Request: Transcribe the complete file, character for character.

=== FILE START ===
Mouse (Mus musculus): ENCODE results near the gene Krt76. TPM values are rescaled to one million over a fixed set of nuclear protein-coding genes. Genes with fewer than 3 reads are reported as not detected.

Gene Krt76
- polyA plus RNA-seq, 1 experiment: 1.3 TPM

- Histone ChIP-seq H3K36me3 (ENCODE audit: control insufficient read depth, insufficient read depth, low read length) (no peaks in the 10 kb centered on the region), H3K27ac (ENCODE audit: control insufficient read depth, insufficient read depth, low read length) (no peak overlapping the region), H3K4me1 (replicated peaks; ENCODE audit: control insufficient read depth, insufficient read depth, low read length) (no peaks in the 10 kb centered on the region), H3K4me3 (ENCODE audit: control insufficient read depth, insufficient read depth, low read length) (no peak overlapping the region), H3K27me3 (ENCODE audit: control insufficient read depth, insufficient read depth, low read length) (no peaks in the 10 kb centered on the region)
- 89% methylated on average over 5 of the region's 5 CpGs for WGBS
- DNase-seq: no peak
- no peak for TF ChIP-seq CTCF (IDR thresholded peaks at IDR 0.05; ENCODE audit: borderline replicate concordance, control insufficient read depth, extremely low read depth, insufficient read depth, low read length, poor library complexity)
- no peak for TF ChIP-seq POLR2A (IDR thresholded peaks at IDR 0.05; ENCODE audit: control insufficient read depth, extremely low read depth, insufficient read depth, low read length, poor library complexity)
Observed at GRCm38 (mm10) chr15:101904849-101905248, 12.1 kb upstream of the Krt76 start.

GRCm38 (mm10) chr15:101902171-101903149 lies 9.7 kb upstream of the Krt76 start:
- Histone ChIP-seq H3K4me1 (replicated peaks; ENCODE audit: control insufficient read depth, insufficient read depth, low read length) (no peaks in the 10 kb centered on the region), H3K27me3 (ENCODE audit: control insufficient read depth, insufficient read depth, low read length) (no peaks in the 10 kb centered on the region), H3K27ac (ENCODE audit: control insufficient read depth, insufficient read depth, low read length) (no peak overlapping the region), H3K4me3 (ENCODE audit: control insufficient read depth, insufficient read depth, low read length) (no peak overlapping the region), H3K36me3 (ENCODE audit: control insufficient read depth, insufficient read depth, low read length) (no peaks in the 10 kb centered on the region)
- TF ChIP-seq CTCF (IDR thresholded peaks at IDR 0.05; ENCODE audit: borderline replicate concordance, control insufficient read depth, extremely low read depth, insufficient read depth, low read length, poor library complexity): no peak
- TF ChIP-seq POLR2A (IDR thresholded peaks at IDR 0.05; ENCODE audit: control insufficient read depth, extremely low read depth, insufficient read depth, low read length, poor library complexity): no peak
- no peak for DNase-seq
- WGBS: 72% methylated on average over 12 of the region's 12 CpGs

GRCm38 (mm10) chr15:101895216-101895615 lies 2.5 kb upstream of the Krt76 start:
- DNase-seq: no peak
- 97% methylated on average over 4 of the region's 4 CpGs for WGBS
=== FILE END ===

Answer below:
Mouse (Mus musculus): ENCODE results near the gene Krt76. TPM values are rescaled to one million over a fixed set of nuclear protein-coding genes. Genes with fewer than 3 reads are reported as not detected.

Gene Krt76
- polyA plus RNA-seq, 1 experiment: 1.3 TPM

- Histone ChIP-seq H3K36me3 (ENCODE audit: control insufficient read depth, insufficient read depth, low read length) (no peaks in the 10 kb centered on the region), H3K27ac (ENCODE audit: control insufficient read depth, insufficient read depth, low read length) (no peak overlapping the region), H3K4me1 (replicated peaks; ENCODE audit: control insufficient read depth, insufficient read depth, low read length) (no peaks in the 10 kb centered on the region), H3K4me3 (ENCODE audit: control insufficient read depth, insufficient read depth, low read length) (no peak overlapping the region), H3K27me3 (ENCODE audit: control insufficient read depth, insufficient read depth, low read length) (no peaks in the 10 kb centered on the region)
- 89% methylated on average over 5 of the region's 5 CpGs for WGBS
- DNase-seq: no peak
- no peak for TF ChIP-seq CTCF (IDR thresholded peaks at IDR 0.05; ENCODE audit: borderline replicate concordance, control insufficient read depth, extremely low read depth, insufficient read depth, low read length, poor library complexity)
- no peak for TF ChIP-seq POLR2A (IDR thresholded peaks at IDR 0.05; ENCODE audit: control insufficient read depth, extremely low read depth, insufficient read depth, low read length, poor library complexity)
Observed at GRCm38 (mm10) chr15:101904849-101905248, 12.1 kb upstream of the Krt76 start.

GRCm38 (mm10) chr15:101902171-101903149 lies 9.7 kb upstream of the Krt76 start:
- Histone ChIP-seq H3K4me1 (replicated peaks; ENCODE audit: control insufficient read depth, insufficient read depth, low read length) (no peaks in the 10 kb centered on the region), H3K27me3 (ENCODE audit: control insufficient read depth, insufficient read depth, low read length) (no peaks in the 10 kb centered on the region), H3K27ac (ENCODE audit: control insufficient read depth, insufficient read depth, low read length) (no peak overlapping the region), H3K4me3 (ENCODE audit: control insufficient read depth, insufficient read depth, low read length) (no peak overlapping the region), H3K36me3 (ENCODE audit: control insufficient read depth, insufficient read depth, low read length) (no peaks in the 10 kb centered on the region)
- TF ChIP-seq CTCF (IDR thresholded peaks at IDR 0.05; ENCODE audit: borderline replicate concordance, control insufficient read depth, extremely low read depth, insufficient read depth, low read length, poor library complexity): no peak
- TF ChIP-seq POLR2A (IDR thresholded peaks at IDR 0.05; ENCODE audit: control insufficient read depth, extremely low read depth, insufficient read depth, low read length, poor library complexity): no peak
- no peak for DNase-seq
- WGBS: 72% methylated on average over 12 of the region's 12 CpGs

GRCm38 (mm10) chr15:101895216-101895615 lies 2.5 kb upstream of the Krt76 start:
- DNase-seq: no peak
- 97% methylated on average over 4 of the region's 4 CpGs for WGBS